“Ever since 2003,” Krenn continued, “when a group of rays was seen descending on an oyster bed and eating all but a few of the newly planted oysters, industry and oyster restoration groups alike have been trying to find ways to keep rays out. According to reports, in a couple of hours those rays ate more than one million seed oysters, which were about the size of a fingernail. Fisher’s study, looking at the ray’s ability to crush oysters of various sizes, came as a response to shellfish growers’ concerns.
Clubbing ray“If you put out unprotected seed, and rays come by,” Fisher found, “they’re going to get eaten,” but if the seed oysters are not made accessible until their shells thicken, they will not be harmed by rays.
Wrote Tom Pelton for the Chesapeake Bay Foundation later in 2011, “When California’s oyster growers launched a program to eradicate oyster-eating bat rays, the campaign appeared to backfire and cause more oyster mortality, according to ray researchers and Sonja Fordham, president of Shark Advocates International. As it turned out, the California rays were not eating many oysters, but they were eating oyster predators, such as crabs, which became more numerous.”
Elaborated Fordham, to Audubon writer Ted Williams in 2012, “The fishery is completely unregulated. This animal has one pup a year, if that. I talk to people at the seafood shows who claim cownose rays are being fished sustainably. When I ask them for evidence they say they’re a ‘nuisance.’ Well, that doesn’t make them sustainable. That’s how the coastal shark fishery got started. People saw declining swordfish and lots of sharks. So with no thought about biology, they promoted coastal shark fishing. That’s why we have species like duskies that won’t recover for a hundred years.”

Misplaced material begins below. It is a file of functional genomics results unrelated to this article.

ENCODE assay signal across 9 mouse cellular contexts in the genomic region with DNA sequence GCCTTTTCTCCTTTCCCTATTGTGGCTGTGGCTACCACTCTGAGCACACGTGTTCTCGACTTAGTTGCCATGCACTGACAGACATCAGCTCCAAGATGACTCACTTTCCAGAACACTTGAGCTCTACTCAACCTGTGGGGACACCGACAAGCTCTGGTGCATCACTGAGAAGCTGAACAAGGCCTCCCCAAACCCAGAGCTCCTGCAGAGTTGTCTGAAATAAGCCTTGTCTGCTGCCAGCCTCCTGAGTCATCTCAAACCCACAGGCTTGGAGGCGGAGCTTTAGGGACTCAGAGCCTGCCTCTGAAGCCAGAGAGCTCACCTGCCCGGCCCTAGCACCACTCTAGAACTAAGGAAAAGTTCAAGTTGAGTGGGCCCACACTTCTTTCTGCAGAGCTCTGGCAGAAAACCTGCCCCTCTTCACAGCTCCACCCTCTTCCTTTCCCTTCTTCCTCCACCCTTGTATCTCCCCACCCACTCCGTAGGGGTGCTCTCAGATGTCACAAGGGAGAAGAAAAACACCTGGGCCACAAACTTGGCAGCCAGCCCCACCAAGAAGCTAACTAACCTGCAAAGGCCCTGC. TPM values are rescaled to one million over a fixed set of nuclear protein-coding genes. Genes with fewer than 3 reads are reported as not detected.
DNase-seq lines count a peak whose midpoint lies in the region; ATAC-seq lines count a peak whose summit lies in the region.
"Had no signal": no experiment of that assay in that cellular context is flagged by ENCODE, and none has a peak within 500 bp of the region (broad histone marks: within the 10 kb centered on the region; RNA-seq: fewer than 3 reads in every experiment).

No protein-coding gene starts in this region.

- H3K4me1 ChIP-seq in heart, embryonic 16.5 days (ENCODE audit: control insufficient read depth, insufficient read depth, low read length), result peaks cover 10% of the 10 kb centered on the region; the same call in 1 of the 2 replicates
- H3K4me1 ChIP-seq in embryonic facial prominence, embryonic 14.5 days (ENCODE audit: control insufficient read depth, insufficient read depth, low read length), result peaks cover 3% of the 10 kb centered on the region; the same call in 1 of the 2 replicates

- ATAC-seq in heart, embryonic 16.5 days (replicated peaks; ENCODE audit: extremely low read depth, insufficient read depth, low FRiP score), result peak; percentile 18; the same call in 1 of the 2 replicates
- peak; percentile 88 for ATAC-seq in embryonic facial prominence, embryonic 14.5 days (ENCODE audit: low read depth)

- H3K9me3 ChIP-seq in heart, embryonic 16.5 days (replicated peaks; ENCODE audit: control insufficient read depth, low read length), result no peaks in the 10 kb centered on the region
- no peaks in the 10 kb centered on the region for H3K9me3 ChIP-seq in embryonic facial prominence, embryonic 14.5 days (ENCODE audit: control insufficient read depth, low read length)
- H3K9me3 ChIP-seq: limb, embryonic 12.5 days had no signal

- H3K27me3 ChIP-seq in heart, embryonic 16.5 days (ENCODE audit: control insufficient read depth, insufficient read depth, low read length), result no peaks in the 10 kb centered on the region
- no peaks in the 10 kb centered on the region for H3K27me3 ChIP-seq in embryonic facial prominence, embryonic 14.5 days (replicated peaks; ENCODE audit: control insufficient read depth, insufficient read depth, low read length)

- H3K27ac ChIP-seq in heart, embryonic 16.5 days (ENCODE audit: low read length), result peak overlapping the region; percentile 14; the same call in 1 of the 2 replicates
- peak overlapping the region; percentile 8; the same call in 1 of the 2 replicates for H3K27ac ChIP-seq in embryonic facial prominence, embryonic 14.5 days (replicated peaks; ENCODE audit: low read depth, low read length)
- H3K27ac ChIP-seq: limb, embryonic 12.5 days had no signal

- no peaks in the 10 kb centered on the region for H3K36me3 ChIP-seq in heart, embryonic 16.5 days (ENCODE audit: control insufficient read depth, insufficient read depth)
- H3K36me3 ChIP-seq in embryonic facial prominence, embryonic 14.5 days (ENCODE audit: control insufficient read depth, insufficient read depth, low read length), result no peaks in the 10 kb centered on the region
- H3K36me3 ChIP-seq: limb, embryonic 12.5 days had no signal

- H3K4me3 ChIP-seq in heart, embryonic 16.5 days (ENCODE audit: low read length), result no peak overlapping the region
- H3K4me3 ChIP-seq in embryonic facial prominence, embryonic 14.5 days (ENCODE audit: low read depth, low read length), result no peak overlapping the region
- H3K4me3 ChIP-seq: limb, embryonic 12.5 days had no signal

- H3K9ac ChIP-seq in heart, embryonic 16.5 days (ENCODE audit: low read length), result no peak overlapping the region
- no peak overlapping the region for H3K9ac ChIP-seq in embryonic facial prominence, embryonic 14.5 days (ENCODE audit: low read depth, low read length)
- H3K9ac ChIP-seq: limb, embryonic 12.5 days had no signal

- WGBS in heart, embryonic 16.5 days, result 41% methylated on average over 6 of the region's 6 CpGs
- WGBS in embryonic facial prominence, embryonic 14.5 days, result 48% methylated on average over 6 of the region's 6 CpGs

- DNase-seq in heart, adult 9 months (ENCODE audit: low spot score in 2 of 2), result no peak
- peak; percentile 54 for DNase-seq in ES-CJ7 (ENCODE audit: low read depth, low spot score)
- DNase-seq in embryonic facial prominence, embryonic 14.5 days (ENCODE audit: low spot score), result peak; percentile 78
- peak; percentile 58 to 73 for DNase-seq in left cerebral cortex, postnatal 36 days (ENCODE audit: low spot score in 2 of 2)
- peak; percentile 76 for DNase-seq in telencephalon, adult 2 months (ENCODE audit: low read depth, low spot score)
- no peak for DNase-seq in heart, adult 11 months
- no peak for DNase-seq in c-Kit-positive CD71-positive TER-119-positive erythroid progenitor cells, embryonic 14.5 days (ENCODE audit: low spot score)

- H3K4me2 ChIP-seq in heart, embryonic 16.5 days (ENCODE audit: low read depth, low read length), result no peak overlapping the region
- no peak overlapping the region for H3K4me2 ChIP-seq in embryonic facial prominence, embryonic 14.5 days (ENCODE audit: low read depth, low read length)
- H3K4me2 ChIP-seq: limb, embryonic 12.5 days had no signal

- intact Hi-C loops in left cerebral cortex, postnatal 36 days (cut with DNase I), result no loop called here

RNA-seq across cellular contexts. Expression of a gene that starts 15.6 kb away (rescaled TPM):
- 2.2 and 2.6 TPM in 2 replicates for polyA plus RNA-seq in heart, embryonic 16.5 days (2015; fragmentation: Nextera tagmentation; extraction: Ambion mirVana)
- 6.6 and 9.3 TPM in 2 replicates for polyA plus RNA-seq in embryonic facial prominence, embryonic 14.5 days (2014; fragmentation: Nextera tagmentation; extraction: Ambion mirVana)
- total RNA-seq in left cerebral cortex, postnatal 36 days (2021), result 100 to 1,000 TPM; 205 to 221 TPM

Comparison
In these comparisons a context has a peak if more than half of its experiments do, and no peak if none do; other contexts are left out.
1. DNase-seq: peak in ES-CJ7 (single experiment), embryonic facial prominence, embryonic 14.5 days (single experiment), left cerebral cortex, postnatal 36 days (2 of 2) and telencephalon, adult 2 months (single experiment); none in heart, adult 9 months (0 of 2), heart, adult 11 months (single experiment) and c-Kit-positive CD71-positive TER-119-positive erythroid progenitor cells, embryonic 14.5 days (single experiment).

Shark attacks at Oak Island
On Sunday, June 14, 2015, while Steve Hindi and Mary Finelli were triaging their videotapes and photographs of the “Battle of the Rays,” an unidentified shark or sharks made international newscasts by inflicting bites that caused two teenagers to lose limbs at Oak Island, North Carolina, about 400 miles south of Patuxent.
A 12-year-old girl from Asheboro lost part of her left arm and suffered a leg injury, while a 16-year-old boy from Colorado lost his left arm below the shoulder about an hour later, two miles away.
Horrific as the incidents were, they were extraordinarily rare. “From 1953 to 2011 there were only 103 verified great white shark attacks in California, with 12 fatalities,” according to George Burgess, head ichthyologist at the Florida Museum of Natural History in Gainesville––in other words, over 54 years about half as many total attacks and the same number of fatalities as pit bulls inflicted just in the first six months of 2015.
Burgess estimates that worldwide, humans kill about 14 million sharks for every human whom sharks kill.
Cownose rays have yet to kill or disfigure anyone.